This article first appeared in Digital Edge, The Edge Malaysia Weekly on May 24, 2021 - May 30, 2021
It is daunting enough to graduate amid a sluggish economy, but fresh graduates are now being warned that their university degrees are unlikely to guarantee them employment until retirement. It is likely that they will have to upskill and reskill throughout their career just to stay relevant.
This is the reality that people must grasp in the digital economy, the emergence of which was hastened by the Covid-19 pandemic.
Here are more sobering statistics: The World Economic Forum estimates that the pace and scale of disruption brought forth by the Fourth Industrial Revolution would require more than one billion people in the world to be reskilled by 2030. By 2022, some 42% of the core skills required to perform existing jobs are expected to change.
As a reflection of this demand, at least four tech training centres have been launched in Malaysia over the past few years, offering individuals the opportunity to pick up tech skill sets fit for the future. These centres offer relatively short and affordable courses.
“We live in a world where change comes so fast that whatever you studied in university may be unnecessary in 20 years. In the 1980s, you could have a career for life with one degree. But it’s different now,” says Dr Ram Gopal, director of strategy and innovation at Redbeat Academy.
The tech training centre was set up by AirAsia Digital in collaboration with Google last year. It started by upskilling and reskilling the airlines’ grounded staff during the Movement Control Order period, helping some of them to transition into digital roles. The academy is now open to the public.
The opportunity to reskill and upskill through tech training centres also implies that everyone has the opportunity to pivot to a different industry in the digital economy. In other words, a 35-year-old worker with no formal education can learn tech skills and become a digital marketer or e-commerce merchant.
Parents would not have to worry that their child who has a degree in history cannot find a job after graduation. Their child can always reskill to take up a tech role without having to do another three-year degree.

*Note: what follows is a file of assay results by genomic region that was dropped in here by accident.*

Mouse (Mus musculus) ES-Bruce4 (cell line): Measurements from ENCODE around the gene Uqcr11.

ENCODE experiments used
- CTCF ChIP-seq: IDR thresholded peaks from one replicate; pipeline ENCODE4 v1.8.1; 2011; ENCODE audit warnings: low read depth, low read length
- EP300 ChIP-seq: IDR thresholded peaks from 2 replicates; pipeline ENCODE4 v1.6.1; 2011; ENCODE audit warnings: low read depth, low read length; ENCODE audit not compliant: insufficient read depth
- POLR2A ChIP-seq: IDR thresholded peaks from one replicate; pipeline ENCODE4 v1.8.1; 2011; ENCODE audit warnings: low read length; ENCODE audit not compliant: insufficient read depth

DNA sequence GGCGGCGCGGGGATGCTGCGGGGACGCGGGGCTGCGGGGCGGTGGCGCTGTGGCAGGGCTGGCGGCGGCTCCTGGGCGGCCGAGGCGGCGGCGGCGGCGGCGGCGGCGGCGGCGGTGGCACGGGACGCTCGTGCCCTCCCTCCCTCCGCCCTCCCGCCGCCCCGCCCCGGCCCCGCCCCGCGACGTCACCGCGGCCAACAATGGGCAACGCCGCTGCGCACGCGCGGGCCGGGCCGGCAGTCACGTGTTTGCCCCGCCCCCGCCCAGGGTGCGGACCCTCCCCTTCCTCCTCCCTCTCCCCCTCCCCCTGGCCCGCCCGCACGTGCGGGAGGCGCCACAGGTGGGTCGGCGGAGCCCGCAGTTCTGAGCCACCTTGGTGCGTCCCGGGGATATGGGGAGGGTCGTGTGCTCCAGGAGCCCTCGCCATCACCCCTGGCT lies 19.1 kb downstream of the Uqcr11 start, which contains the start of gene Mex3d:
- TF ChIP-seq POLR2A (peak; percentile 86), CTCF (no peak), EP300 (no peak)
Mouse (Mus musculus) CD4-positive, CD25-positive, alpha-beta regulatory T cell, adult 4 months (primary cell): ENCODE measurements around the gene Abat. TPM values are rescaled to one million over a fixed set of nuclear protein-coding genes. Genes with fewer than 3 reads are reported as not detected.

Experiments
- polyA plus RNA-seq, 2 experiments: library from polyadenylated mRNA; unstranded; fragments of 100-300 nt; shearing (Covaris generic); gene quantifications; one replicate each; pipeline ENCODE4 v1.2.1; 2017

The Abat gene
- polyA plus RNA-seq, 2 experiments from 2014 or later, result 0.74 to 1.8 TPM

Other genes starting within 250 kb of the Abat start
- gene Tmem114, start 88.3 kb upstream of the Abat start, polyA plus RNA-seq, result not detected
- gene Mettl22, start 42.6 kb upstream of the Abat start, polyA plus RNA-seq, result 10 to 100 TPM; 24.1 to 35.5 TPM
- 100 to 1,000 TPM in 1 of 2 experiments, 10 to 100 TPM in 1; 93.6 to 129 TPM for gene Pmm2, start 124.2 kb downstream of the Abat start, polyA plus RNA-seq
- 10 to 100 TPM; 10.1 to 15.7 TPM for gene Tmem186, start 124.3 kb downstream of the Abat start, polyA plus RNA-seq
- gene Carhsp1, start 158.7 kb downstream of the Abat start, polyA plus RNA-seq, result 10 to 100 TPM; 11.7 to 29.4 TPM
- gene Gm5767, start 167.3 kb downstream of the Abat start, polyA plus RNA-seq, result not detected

“This is not to denigrate people who study history, of course. But we are in a tight labour market and anything that you can do to prove you have the necessary skills will help you in your job search,” says Andrew Pereira, CEO of Akademi GA, the exclusive partner of General Assembly in Malaysia.
Akademi GA aims to close the digital skills gap by offering classes in software engineering and digital marketing, among others.
“I think there are a lot of university graduates who don’t have jobs and find that their skill sets don’t match the demand for jobs in the market. So, they look for programmes like ours to make themselves more marketable. Graduates of our programmes, some of whom had pivoted from an art degree to study data analytics, have secured roles as analysts,” he says.
It is important to note that this is not something only fresh graduates should pay attention to. It is also not something that solely concerns factory workers.
“A chief marketing officer of a company told me that he wanted to sign up for a course on developing websites because he sits on a lot of tech committees and it would be unacceptable if he did not understand the basics of website design,” says Pereira.
A lot of people tend to only think about upskilling and reskilling when it is too late, he adds. That could be when one is out of a job or unable to move up the corporate ladder.
“They allow their skills to get stale and then panic after that. One way to deal with this is to constantly ask yourself, ‘What am I learning in my role right now? How is what I’m learning making me more competitive and relevant in the workforce?’ If you can’t find a positive answer to this, then you know your skills are getting stale and you need to do something about it.”
What do you mean by upskilling and reskilling?
Upskilling refers to updating one’s skill set, while reskilling involves learning new skills.
“Let’s say you’re in advertising and your company has decided to outsource advertising to a company that uses data to target ads. You have managed to convince the company to give you a two-month trial period to show what you can do. In that time, you can take some short-term data analytics courses. Our shortest course is around three days. After you do that, you can show the company that you can do this too and they need not outsource the project,” says Ram.